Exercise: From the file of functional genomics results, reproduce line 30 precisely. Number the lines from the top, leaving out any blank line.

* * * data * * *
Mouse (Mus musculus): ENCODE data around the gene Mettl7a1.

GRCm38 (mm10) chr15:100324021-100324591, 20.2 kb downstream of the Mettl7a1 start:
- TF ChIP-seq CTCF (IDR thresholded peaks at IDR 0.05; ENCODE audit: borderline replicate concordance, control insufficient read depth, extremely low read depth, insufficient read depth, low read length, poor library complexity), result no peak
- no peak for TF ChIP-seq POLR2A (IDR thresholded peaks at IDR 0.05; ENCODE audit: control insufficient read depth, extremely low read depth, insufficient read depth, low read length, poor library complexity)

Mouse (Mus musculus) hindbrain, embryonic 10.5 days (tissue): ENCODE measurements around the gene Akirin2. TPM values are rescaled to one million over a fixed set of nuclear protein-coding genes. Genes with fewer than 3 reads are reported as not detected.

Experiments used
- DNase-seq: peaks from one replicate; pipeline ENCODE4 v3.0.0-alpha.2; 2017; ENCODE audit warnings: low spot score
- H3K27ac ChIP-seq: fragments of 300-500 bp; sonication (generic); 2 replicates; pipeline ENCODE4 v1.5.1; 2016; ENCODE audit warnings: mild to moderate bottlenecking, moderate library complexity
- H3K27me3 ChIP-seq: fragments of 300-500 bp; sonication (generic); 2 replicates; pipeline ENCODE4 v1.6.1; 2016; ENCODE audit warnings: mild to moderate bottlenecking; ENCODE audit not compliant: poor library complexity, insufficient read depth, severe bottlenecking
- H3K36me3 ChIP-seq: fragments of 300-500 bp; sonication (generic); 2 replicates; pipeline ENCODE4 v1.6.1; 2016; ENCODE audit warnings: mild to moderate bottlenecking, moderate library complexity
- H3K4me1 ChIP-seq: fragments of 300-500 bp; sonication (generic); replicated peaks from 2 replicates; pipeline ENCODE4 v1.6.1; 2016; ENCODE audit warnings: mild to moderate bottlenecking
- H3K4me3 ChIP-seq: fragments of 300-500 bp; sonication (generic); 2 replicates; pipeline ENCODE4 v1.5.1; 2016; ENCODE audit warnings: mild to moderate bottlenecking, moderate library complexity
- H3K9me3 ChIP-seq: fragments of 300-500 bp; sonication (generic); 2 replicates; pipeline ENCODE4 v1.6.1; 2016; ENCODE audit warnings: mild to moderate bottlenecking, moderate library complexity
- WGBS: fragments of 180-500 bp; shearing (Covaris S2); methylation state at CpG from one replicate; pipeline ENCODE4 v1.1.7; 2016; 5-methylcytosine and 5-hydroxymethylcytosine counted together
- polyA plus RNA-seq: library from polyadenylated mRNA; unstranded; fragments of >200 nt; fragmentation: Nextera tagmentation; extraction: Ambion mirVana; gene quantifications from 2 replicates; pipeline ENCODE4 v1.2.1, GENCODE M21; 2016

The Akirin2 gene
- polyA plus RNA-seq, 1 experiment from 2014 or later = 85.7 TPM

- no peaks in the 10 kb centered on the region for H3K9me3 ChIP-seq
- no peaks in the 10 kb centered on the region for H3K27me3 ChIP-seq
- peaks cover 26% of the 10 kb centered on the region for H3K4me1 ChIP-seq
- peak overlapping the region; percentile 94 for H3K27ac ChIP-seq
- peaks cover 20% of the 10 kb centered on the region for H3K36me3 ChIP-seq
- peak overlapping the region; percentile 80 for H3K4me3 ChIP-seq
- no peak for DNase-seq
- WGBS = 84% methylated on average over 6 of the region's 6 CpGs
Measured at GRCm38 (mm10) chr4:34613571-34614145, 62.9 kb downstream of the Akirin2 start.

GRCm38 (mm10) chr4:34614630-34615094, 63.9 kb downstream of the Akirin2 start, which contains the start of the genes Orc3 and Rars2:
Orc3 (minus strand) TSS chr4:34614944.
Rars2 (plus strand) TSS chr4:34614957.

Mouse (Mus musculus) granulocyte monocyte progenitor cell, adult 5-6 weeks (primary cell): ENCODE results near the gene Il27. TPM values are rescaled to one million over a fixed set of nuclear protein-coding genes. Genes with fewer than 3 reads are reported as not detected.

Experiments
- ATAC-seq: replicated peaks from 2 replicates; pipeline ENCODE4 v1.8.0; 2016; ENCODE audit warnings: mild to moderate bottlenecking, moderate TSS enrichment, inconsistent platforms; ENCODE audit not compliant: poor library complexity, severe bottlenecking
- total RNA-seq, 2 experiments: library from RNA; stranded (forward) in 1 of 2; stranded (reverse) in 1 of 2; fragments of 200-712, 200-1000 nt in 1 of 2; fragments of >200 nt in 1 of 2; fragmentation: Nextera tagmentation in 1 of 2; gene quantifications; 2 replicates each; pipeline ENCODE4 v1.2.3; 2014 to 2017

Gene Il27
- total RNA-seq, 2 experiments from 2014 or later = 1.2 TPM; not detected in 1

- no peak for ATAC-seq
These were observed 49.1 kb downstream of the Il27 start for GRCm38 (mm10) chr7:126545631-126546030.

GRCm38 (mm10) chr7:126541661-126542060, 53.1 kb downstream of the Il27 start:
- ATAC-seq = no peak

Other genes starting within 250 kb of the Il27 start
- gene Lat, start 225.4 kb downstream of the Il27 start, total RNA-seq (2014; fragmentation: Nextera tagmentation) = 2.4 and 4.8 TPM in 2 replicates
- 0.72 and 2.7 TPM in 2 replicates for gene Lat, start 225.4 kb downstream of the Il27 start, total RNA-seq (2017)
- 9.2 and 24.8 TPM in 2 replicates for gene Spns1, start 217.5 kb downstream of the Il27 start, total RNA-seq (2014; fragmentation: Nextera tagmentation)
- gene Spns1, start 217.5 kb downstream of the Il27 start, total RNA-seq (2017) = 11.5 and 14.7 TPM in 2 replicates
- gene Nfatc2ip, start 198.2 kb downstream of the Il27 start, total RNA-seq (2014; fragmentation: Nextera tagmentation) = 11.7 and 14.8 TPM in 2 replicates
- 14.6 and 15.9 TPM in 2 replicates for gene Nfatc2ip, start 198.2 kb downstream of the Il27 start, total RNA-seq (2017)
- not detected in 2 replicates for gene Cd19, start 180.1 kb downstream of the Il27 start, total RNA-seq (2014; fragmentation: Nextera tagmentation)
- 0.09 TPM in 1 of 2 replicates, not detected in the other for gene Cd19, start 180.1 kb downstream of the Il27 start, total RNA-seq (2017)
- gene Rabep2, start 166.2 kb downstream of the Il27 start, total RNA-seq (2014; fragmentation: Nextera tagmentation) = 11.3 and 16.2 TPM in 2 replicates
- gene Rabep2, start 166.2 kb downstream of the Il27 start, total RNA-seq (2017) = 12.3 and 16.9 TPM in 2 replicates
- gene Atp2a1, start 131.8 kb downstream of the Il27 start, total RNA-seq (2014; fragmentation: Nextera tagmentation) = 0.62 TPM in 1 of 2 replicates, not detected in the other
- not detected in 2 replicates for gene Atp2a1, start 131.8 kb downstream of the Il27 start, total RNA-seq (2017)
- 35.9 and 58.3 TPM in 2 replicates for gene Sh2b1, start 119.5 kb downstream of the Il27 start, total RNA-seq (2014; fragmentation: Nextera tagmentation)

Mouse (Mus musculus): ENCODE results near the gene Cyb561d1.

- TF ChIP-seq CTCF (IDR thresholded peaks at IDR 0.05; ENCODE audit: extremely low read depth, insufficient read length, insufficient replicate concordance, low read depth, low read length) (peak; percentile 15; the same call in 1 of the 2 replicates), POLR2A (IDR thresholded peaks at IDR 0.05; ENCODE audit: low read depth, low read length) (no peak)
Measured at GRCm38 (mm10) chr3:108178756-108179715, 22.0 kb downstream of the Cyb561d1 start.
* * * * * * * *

Mouse (Mus musculus) granulocyte monocyte progenitor cell, adult 5-6 weeks (primary cell): ENCODE results near the gene Il27. TPM values are rescaled to one million over a fixed set of nuclear protein-coding genes. Genes with fewer than 3 reads are reported as not detected.